About 8 years ago, I taught an “Introduction to Chiropractic Program” at a local private college here in Buffalo, NY. This college had a relationship with New York Chiropractic College and the goal of the class was to introduce prospective students to chiropractic as a profession. A few weeks ago, I received a call from one of my students who had been in the first class and it turns out he is practicing about 40 minutes from my office. Yesterday, we ended up meeting for lunch since he had some questions about the new workers’ compensation laws in NY. We ended up talking about a lot more than that and I want to share some of this with you. This is a doctor that is truly doing what it takes to succeed and many of the things that he is thinking about and already doing are fundamentals of the MD Program. I am bringing this up to you for a VERY important reason; it has to do with the level of education that new doctors are graduating with.
This doctor, who associated for 2 years and is now going into his 2nd year of practice on his own, has been calling MDs with their patients results, sending reports to each MD and specialist and meeting with medical offices on a regular basis. There are a few things that he needs to sharpen up to allow this to explode in his area and the MD Relationship Program can help him do that, but back to the young doctor. IF YOU ARE NOT PRACTICING AT THE TOP OF YOUR GAME, SOMEONE ELSE IS. The one thing that doctors in the field have that new doctors don’t is experience. However, clinical experience that has not evolved is sometimes worse than no experience at all. Healthcare is moving fast and with the increased use of technology, you can be scrutinized in a heartbeat with minimal effort. MDs know this and they continue to evolve and their reporting is getting better and better. What do you think happens when they invest in their staff and infrastructure only to receive poor reports from another “specialist?” It does not instill confidence. There are many solutions to reporting issues that are inexpensive and simple to implement. All it takes is effort.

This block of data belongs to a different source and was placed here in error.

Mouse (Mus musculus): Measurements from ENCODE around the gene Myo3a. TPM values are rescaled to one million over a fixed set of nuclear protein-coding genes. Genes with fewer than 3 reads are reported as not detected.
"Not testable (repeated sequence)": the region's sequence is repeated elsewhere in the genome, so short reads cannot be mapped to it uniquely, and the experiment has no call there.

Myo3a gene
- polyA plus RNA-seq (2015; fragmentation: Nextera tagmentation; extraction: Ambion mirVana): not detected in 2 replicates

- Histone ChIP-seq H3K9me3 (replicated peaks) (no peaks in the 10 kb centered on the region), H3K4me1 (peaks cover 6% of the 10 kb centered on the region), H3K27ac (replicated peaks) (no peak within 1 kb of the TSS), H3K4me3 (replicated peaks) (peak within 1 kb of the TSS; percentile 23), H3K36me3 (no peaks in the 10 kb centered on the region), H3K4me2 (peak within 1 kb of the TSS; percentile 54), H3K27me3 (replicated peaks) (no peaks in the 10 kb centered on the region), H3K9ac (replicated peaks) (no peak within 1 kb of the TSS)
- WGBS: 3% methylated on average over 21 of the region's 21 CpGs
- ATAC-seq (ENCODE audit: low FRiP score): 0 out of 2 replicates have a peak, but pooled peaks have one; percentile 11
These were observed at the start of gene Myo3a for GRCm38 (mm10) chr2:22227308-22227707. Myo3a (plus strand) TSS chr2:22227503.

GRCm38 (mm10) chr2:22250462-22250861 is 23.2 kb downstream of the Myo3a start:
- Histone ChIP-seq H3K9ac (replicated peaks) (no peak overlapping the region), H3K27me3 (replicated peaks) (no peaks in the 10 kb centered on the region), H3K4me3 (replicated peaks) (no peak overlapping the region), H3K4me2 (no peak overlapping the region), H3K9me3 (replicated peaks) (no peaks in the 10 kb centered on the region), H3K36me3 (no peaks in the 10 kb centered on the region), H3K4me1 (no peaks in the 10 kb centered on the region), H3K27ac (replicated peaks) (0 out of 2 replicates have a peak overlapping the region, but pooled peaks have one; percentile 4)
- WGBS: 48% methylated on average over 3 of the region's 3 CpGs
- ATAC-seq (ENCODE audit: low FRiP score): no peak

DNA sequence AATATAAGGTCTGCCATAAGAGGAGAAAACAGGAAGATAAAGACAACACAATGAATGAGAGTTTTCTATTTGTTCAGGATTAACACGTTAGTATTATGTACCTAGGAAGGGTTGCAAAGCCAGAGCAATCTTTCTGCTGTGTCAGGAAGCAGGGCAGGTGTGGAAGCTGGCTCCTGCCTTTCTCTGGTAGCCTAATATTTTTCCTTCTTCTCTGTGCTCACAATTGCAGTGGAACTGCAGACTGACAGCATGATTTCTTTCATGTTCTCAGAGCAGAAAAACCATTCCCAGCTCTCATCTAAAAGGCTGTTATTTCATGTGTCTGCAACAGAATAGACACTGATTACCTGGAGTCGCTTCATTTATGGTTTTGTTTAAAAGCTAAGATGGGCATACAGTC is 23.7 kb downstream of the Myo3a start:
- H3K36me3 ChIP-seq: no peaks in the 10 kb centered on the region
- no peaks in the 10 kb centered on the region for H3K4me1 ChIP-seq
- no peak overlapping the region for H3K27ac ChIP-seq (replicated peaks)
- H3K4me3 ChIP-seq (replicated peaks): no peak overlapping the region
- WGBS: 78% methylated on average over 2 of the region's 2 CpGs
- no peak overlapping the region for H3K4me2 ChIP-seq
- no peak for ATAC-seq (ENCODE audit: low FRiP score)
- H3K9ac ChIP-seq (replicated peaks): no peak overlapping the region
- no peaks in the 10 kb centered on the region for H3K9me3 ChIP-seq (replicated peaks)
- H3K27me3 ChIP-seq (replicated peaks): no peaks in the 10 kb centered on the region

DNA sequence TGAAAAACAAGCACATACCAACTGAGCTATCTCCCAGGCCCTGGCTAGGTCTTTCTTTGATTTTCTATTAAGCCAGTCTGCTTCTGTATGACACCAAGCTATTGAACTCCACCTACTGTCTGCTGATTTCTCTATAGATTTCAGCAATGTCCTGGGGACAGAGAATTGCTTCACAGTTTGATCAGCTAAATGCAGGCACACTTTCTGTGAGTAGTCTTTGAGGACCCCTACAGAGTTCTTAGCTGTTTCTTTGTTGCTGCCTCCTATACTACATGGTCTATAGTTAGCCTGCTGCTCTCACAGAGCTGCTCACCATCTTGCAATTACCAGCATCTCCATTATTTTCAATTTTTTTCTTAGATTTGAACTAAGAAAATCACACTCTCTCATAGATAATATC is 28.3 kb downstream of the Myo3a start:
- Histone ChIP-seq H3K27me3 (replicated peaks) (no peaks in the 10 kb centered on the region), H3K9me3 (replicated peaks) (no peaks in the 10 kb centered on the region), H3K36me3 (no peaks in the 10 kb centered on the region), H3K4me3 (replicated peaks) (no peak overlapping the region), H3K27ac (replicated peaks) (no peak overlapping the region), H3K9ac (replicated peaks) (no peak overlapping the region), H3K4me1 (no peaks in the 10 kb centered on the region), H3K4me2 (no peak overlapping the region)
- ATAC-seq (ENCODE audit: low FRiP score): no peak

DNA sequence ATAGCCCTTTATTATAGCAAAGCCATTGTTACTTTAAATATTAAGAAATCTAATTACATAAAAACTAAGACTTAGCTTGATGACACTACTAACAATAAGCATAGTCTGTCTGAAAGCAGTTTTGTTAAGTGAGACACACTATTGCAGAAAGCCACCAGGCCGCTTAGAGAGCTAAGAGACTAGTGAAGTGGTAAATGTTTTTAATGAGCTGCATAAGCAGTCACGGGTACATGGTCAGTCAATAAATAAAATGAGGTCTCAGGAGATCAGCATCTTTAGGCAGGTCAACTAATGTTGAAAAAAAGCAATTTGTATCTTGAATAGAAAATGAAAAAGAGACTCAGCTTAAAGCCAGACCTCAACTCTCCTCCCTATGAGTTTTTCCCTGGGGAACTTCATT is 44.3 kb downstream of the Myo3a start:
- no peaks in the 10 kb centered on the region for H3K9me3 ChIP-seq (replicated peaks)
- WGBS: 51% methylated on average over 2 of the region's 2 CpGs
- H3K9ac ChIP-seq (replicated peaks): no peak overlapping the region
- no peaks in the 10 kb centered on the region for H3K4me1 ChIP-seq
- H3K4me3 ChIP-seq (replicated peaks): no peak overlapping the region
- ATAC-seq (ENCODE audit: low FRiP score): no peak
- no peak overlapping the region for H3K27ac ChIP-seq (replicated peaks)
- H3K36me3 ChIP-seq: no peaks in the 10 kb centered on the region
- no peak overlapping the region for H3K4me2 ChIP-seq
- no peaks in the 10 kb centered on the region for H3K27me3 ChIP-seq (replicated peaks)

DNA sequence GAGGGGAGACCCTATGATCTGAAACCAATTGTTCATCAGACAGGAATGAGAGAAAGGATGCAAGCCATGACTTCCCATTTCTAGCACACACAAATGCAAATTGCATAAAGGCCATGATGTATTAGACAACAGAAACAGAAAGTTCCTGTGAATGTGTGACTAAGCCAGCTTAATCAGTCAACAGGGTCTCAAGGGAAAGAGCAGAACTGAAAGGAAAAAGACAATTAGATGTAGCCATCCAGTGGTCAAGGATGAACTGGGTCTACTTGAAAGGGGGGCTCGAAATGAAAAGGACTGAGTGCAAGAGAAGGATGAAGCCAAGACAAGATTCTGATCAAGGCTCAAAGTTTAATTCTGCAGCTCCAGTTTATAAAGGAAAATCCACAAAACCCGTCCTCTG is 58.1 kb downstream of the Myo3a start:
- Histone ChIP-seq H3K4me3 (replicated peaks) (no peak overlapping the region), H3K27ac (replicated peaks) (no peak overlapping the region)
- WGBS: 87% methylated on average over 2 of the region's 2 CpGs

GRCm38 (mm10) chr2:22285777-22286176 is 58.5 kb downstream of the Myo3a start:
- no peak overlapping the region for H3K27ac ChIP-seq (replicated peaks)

Later on in the lunch, this new doctor was going over a case with me of a patient that he recently saw in his office. It was the younger daughter that was under care, but it seemed that the father was in pain. The doctor asked the father what was wrong because he looked like he was hurting. Long story short, he was sparing with his daughter and she kicked him in the ribs. There was a contusion on the right side at the level of T7-10 that was tender to palpation. This doctor sent him for x-rays and it turned out he fractured ribs T8 and T9 AND there was a fracture line through the vertebral body of T8. I asked him what he did next and he said, “I called the father’s primary care MD to give him a verbal report.” This DC will be on the mind of the primary MD forever. I told him to make sure the report he sends over includes the same information that they discussed on the phone and I will be working with him to help.
This doctor will be partnering up with our group here in Buffalo to reach out to the MDs through proper reporting, research reviews and continuing medical education seminars. Being the best of the best is important, but building a team of the best of the best is critical to secure referrals and to dominate an area. MDs will always feel better referring to a network of doctors, especially since many MDs have patients from a wide geographic area. Working together, we can all hit MD offices in our local areas and promote the larger group.
In closing, remember that proper communication with MDs is going on all around you. This program will give you the confidence to do that PLUS it will add years of experience to accelerate the process. MDs do refer and we need to find the right ones for you to work with. It only takes 1-2 MD offices for your practice to explode, but you have to report and stay in front of them to do it. The new graduates understand this…
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